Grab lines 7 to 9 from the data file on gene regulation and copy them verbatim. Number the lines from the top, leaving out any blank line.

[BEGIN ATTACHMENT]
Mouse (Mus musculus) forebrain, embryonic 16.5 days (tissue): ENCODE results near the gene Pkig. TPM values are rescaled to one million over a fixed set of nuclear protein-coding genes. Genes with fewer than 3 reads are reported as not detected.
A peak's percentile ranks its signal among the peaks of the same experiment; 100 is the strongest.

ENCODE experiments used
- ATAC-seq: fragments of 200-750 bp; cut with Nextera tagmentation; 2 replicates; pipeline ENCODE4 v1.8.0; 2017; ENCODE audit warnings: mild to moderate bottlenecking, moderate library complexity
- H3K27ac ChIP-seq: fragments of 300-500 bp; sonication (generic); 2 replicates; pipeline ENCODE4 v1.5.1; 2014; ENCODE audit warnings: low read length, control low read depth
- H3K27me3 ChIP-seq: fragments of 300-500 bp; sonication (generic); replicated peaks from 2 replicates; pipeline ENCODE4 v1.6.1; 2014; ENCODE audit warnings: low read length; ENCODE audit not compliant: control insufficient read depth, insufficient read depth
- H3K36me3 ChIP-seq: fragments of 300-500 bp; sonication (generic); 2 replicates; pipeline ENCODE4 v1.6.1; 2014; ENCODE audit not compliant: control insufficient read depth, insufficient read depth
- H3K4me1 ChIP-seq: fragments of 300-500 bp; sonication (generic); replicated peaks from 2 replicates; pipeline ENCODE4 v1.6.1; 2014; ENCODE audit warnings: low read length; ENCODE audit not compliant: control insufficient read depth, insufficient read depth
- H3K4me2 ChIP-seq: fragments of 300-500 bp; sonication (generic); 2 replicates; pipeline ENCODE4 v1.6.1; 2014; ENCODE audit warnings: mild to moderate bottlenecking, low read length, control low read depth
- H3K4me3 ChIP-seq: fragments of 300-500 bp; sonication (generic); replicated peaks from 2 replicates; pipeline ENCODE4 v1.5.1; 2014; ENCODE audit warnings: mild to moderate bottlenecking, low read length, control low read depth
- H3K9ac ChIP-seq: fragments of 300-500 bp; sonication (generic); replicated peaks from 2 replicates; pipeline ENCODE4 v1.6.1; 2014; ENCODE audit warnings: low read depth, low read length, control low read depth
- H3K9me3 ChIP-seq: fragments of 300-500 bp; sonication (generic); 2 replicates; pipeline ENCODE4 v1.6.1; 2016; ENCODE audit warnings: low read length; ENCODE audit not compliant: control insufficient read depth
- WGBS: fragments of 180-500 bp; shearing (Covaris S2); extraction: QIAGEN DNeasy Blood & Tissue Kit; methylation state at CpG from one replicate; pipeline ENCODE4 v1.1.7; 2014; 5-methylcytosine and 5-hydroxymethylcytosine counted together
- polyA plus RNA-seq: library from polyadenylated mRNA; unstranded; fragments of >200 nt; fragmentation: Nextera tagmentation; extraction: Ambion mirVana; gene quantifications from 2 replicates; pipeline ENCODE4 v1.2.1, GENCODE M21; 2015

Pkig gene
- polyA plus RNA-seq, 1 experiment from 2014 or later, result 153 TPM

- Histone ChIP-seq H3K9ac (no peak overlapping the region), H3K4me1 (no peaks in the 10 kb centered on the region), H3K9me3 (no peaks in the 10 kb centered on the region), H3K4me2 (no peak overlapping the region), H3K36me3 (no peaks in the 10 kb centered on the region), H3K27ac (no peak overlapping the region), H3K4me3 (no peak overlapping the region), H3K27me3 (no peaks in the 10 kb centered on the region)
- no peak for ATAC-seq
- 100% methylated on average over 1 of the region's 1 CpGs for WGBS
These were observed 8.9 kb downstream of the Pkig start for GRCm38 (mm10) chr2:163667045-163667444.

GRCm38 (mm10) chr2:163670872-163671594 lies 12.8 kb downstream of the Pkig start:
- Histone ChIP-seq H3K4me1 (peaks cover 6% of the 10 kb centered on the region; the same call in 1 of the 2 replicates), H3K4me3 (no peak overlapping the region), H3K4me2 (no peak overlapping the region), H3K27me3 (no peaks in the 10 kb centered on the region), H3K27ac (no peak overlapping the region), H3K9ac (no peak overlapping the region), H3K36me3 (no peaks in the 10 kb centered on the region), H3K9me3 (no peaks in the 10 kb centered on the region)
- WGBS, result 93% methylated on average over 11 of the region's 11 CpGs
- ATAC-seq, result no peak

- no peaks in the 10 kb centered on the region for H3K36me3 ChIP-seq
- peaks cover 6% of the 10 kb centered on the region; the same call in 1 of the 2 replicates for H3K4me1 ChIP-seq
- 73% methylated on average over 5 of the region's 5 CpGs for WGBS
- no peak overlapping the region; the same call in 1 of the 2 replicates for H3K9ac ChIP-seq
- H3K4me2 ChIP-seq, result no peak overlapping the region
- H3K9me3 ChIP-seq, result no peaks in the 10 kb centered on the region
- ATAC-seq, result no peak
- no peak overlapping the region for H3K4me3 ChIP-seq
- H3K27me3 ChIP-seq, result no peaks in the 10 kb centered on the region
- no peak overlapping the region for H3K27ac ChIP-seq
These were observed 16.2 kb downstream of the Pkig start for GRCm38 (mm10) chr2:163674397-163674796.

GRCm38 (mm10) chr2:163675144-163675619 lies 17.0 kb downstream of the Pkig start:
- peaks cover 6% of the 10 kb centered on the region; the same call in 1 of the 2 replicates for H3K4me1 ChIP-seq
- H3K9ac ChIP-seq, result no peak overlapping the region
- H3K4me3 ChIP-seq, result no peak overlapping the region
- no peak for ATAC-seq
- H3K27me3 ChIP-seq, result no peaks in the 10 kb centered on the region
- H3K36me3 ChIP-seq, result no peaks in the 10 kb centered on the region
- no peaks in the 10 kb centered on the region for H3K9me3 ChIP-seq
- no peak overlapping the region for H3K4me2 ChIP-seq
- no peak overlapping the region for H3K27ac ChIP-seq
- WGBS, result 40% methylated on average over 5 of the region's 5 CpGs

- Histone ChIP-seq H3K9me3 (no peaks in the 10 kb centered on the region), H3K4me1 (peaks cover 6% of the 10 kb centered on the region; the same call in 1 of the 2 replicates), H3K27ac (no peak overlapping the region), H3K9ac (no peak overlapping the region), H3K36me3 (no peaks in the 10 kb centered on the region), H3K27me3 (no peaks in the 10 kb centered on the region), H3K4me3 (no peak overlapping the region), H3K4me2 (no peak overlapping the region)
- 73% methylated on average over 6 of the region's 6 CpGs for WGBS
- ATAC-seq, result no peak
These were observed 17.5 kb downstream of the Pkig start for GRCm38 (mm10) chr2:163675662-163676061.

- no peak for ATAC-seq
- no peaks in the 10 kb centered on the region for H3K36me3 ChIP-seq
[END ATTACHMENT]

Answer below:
- H3K36me3 ChIP-seq: fragments of 300-500 bp; sonication (generic); 2 replicates; pipeline ENCODE4 v1.6.1; 2014; ENCODE audit not compliant: control insufficient read depth, insufficient read depth
- H3K4me1 ChIP-seq: fragments of 300-500 bp; sonication (generic); replicated peaks from 2 replicates; pipeline ENCODE4 v1.6.1; 2014; ENCODE audit warnings: low read length; ENCODE audit not compliant: control insufficient read depth, insufficient read depth
- H3K4me2 ChIP-seq: fragments of 300-500 bp; sonication (generic); 2 replicates; pipeline ENCODE4 v1.6.1; 2014; ENCODE audit warnings: mild to moderate bottlenecking, low read length, control low read depth